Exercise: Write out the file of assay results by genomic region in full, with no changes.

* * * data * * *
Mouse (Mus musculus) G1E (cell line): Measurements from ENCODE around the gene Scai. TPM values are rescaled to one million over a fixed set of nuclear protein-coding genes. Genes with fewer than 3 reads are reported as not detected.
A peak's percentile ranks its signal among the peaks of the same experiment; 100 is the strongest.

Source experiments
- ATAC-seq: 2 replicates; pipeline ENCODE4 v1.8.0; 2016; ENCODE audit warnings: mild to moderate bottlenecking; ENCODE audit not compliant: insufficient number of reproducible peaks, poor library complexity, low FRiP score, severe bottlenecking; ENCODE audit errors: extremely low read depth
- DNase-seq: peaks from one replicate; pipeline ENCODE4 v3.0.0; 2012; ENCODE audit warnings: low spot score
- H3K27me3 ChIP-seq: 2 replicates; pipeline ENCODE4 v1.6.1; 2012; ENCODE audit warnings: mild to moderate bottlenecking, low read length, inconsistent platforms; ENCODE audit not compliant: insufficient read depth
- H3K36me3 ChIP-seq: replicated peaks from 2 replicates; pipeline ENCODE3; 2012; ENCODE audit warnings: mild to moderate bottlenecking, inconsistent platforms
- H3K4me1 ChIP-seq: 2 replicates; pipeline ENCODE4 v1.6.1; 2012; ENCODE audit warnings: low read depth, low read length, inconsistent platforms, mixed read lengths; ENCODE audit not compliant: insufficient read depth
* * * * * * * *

Mouse (Mus musculus) G1E (cell line): Measurements from ENCODE around the gene Scai. TPM values are rescaled to one million over a fixed set of nuclear protein-coding genes. Genes with fewer than 3 reads are reported as not detected.
A peak's percentile ranks its signal among the peaks of the same experiment; 100 is the strongest.

Source experiments
- ATAC-seq: 2 replicates; pipeline ENCODE4 v1.8.0; 2016; ENCODE audit warnings: mild to moderate bottlenecking; ENCODE audit not compliant: insufficient number of reproducible peaks, poor library complexity, low FRiP score, severe bottlenecking; ENCODE audit errors: extremely low read depth
- DNase-seq: peaks from one replicate; pipeline ENCODE4 v3.0.0; 2012; ENCODE audit warnings: low spot score
- H3K27me3 ChIP-seq: 2 replicates; pipeline ENCODE4 v1.6.1; 2012; ENCODE audit warnings: mild to moderate bottlenecking, low read length, inconsistent platforms; ENCODE audit not compliant: insufficient read depth
- H3K36me3 ChIP-seq: replicated peaks from 2 replicates; pipeline ENCODE3; 2012; ENCODE audit warnings: mild to moderate bottlenecking, inconsistent platforms
- H3K4me1 ChIP-seq: 2 replicates; pipeline ENCODE4 v1.6.1; 2012; ENCODE audit warnings: low read depth, low read length, inconsistent platforms, mixed read lengths; ENCODE audit not compliant: insufficient read depth